f. a spooling system, comprising a cable of appropriate strength and length so that the insert is capable of resting on a counter or stable surface when the cable is fully extended, the cable comprising two ends, one end being fixedly attached to the top of the insert and the other end being fixedly attached to a spool, the spool being fixedly attached to the motor system and capable of reeling the length of the cable in or out when the motor system is activated.
2. An automated and movable shelving system for cabinetry according to
3. An automated and movable shelving system for cabinetry according to
4. An automated and movable shelving system for cabinetry according to
I hereby claim the benefit under Title 35, United States Code Section 119(e) of any United States Provisional Application(s) listed below:
1. Technical Field of the Invention
This invention generally relates to furniture. More specifically, this invention relates to a cabinet system comprising automated and moveable shelves.
2. Description of the Background Art
Historically, dating back to the 17th century, the traditional “cabinet maker” conceived and produced most, if not all, pieces of furniture found in homes. In the mid-18th century, there were well known cabinet maker companies which designed and fabricated cabinets and even published books on the subject. The industrial revolution brought about the incorporation of mass production techniques to the fabrication of cabinets. At that point, the traditional cabinet shop ceased to be the main source of furniture.
Cabinets have been long used as storage systems for kitchens, pantries, laundry rooms, bathrooms and garages. The first known examples of cabinets were usually free standing, custom made, sometimes elaborate pieces of furniture. Today, the more commonly found cabinet systems found at homes are “fixed” devices with little diversity, except for size, shape and ornamental features. The storage area typically consists of a series of fixed horizontal shelves for storage.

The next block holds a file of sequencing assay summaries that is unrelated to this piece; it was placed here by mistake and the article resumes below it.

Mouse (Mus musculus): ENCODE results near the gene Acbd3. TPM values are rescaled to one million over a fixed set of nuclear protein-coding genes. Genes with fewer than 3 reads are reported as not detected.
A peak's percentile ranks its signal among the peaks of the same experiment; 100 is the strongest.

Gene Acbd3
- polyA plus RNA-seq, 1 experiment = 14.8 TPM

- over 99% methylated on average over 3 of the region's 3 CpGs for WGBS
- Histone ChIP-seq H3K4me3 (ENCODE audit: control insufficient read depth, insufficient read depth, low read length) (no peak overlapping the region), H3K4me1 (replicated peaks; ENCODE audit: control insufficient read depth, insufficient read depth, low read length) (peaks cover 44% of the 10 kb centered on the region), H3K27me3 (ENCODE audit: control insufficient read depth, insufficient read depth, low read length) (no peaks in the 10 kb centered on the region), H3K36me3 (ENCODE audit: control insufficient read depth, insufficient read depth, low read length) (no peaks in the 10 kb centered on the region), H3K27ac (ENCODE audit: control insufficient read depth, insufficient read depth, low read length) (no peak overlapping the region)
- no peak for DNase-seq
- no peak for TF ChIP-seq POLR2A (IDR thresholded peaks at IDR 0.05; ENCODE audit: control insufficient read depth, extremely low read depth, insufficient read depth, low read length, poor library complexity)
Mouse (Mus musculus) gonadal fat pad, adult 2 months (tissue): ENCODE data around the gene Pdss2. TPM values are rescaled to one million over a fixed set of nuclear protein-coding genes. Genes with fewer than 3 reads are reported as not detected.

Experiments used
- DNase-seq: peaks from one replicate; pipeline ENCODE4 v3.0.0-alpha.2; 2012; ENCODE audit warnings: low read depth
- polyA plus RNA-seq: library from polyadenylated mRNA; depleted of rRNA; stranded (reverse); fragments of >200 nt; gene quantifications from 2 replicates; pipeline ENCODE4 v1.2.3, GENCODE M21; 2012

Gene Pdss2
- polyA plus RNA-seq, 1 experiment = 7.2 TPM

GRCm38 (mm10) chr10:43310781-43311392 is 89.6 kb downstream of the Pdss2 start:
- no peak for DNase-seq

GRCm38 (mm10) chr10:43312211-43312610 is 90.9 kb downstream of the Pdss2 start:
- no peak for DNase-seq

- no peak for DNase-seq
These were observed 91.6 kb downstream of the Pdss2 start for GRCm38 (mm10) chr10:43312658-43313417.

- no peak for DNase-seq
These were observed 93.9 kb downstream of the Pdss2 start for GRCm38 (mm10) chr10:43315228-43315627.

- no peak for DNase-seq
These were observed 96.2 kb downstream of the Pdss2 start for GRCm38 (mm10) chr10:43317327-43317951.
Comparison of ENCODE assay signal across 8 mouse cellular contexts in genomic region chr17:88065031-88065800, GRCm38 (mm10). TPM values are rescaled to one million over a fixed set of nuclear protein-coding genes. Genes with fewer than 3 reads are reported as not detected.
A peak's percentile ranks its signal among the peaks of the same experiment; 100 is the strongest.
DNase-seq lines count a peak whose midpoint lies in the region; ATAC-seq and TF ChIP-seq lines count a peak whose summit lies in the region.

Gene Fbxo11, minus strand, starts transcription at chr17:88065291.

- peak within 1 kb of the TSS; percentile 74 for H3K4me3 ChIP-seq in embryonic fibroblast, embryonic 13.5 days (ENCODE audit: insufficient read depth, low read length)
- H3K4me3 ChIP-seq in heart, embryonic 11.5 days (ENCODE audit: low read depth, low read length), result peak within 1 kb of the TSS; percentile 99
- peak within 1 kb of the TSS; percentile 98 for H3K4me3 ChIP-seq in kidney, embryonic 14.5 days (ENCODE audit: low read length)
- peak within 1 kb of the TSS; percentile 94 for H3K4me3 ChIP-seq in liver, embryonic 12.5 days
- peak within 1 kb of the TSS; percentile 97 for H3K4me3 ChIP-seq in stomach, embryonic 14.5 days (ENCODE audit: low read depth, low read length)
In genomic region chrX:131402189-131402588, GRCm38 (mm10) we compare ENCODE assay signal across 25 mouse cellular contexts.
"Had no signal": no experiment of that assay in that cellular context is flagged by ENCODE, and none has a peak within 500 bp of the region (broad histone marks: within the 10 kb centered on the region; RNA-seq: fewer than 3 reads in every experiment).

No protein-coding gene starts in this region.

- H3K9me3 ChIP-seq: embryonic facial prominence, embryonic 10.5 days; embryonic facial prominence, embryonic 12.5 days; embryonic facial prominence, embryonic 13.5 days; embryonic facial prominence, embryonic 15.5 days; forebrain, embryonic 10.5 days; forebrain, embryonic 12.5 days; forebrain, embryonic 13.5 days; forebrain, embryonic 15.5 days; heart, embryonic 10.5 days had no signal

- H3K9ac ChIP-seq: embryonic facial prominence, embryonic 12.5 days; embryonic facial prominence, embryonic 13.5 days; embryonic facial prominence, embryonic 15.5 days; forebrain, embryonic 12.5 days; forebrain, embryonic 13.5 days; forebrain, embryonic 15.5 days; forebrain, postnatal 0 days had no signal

For people who are less than six feet tall, are disabled, or have difficulty lifting heavy items, the items on upper shelves of a cabinet can be difficult to reach and access. For people who are not disabled, one solution to that shortcoming of modern cabinet systems is to either use a stepladder or a similar device to access high shelves. Another option is not to use the upper shelves at all or to store rarely used items on top shelves. Still another option is to build cabinets low enough to be reached and accessed by able people of average height, resulting in aesthetically unappealing arrangements and loss of storage space, especially in high ceiling environments.